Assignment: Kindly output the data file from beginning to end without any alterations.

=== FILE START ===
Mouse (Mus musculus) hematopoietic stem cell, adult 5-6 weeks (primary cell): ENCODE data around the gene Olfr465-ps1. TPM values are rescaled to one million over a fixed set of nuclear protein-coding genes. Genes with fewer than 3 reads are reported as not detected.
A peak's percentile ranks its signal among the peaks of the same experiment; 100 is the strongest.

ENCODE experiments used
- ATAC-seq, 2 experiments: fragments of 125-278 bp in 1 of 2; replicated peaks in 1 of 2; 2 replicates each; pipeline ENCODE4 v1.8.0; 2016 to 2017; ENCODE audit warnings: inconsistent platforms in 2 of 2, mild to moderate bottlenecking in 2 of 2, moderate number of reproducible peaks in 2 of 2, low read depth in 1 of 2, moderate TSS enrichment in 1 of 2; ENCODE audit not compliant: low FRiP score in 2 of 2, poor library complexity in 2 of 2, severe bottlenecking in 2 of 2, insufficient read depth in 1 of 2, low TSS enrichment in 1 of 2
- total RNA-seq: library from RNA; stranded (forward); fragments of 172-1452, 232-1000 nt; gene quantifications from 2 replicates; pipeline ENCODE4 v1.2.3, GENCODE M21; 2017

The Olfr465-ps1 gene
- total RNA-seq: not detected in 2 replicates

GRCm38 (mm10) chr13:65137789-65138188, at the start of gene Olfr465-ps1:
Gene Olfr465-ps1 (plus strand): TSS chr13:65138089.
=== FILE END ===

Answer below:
Mouse (Mus musculus) hematopoietic stem cell, adult 5-6 weeks (primary cell): ENCODE data around the gene Olfr465-ps1. TPM values are rescaled to one million over a fixed set of nuclear protein-coding genes. Genes with fewer than 3 reads are reported as not detected.
A peak's percentile ranks its signal among the peaks of the same experiment; 100 is the strongest.

ENCODE experiments used
- ATAC-seq, 2 experiments: fragments of 125-278 bp in 1 of 2; replicated peaks in 1 of 2; 2 replicates each; pipeline ENCODE4 v1.8.0; 2016 to 2017; ENCODE audit warnings: inconsistent platforms in 2 of 2, mild to moderate bottlenecking in 2 of 2, moderate number of reproducible peaks in 2 of 2, low read depth in 1 of 2, moderate TSS enrichment in 1 of 2; ENCODE audit not compliant: low FRiP score in 2 of 2, poor library complexity in 2 of 2, severe bottlenecking in 2 of 2, insufficient read depth in 1 of 2, low TSS enrichment in 1 of 2
- total RNA-seq: library from RNA; stranded (forward); fragments of 172-1452, 232-1000 nt; gene quantifications from 2 replicates; pipeline ENCODE4 v1.2.3, GENCODE M21; 2017

The Olfr465-ps1 gene
- total RNA-seq: not detected in 2 replicates

GRCm38 (mm10) chr13:65137789-65138188, at the start of gene Olfr465-ps1:
Gene Olfr465-ps1 (plus strand): TSS chr13:65138089.